Obama’s Overtime: Helping or Hurting the American Economy?

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President Barack Obama recently announced a change to executive/professional overtime pay that has had critics concerned over the already struggling job market, with supporters praising his efforts to aid working class citizens who make less than they deserve. Just prior to the overtime change, Obama had moved to increase federal workers minimum wage to $10.10 to begin in 2015, part of his Congress-free, power of the pen approach to pushing for increased minimum wage and pay.

In his weekly address given Saturday, Obama spoke about why the change was necessary. “An overtime exception originally meant for highly paid employees now applies to workers who earn as little as $23,660 a year. It doesn’t matter if you do mostly physical labor, or if you work 50, 60, even 70 hours a week. Your employer may not have to pay you a single extra dime.” This means that some workers could actually be making less than minimum wage on their salaries, and that “business owners who treat their employees fairly can be undercut by competitors who don’t,” he said. “We’ve got to build an economy that works for everybody, not just a fortunate few.”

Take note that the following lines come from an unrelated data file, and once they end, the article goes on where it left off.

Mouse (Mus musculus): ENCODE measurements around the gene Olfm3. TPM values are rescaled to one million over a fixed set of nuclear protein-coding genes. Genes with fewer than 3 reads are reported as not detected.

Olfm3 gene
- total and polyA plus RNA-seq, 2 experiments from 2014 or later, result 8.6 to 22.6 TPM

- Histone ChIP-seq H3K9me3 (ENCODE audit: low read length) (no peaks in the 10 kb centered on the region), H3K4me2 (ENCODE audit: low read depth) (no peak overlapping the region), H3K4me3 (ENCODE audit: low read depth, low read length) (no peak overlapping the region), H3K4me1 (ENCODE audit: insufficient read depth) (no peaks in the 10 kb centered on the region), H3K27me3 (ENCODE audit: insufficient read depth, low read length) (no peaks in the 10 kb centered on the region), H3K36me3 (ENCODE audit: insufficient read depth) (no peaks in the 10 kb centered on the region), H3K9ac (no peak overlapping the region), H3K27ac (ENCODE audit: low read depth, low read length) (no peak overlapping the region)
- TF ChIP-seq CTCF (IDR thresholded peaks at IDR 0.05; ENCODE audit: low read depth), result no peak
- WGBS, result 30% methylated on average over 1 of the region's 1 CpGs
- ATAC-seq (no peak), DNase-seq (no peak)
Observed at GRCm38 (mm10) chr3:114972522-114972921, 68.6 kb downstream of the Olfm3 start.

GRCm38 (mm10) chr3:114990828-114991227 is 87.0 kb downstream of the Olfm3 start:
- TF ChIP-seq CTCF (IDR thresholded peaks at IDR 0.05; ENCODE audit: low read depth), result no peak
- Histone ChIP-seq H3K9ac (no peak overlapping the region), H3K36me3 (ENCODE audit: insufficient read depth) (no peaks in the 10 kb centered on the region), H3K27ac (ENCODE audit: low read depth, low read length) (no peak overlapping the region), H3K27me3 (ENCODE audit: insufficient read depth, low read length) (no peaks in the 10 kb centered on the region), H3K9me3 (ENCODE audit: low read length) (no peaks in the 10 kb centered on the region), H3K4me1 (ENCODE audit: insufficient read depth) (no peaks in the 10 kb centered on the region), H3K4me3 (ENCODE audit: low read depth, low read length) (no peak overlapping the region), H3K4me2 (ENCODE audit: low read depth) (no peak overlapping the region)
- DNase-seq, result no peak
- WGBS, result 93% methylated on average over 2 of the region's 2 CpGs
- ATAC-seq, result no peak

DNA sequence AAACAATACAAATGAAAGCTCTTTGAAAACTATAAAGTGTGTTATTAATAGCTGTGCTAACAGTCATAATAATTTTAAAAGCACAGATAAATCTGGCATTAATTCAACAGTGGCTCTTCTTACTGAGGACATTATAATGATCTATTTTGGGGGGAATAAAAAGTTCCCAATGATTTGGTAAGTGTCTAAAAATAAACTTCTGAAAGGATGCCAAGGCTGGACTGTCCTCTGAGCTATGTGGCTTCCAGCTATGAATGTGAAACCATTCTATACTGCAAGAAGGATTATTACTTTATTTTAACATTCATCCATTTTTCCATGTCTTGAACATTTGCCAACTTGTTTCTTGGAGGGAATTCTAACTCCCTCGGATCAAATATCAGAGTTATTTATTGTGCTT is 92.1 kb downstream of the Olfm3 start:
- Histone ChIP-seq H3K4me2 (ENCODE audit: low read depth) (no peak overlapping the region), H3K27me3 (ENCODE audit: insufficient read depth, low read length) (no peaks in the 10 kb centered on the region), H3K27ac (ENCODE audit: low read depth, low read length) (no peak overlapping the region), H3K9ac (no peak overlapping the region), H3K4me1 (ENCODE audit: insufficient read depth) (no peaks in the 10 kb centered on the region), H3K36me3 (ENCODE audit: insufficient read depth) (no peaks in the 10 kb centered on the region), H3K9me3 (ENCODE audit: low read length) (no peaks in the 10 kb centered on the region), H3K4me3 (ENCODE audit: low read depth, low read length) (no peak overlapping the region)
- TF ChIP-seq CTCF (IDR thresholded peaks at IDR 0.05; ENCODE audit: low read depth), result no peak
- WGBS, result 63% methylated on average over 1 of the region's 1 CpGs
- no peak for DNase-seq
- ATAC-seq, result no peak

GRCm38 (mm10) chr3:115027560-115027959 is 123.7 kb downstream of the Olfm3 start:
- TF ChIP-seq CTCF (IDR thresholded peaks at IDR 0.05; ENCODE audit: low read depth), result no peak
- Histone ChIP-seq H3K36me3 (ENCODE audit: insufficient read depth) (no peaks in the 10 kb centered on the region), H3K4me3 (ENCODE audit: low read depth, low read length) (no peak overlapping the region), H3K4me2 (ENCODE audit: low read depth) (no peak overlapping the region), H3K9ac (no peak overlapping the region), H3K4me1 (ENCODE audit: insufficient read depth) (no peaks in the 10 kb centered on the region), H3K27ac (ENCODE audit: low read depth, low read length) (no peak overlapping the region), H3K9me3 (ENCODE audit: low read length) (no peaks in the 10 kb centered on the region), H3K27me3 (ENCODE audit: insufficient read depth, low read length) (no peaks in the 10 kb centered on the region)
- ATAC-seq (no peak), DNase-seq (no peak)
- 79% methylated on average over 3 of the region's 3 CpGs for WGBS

According to Republican critics, that might not be the actual affect, with some emphasizing the negative unintended impact the change could have. “If you don’t have a job, you don’t qualify for overtime. So what do you gt out of it? You get nothing. The president’s policies are making it difficult for employers to expand employment,” said House Speaker John A. Boehner, according to NPR. Partisan opponents aren’t the only ones who think so, though. “It is likely to slow job growth since, when costs of any kind go up, businesses will adjust,” said Jonathan Meer, economist at Texas A&M University, said to NPR.

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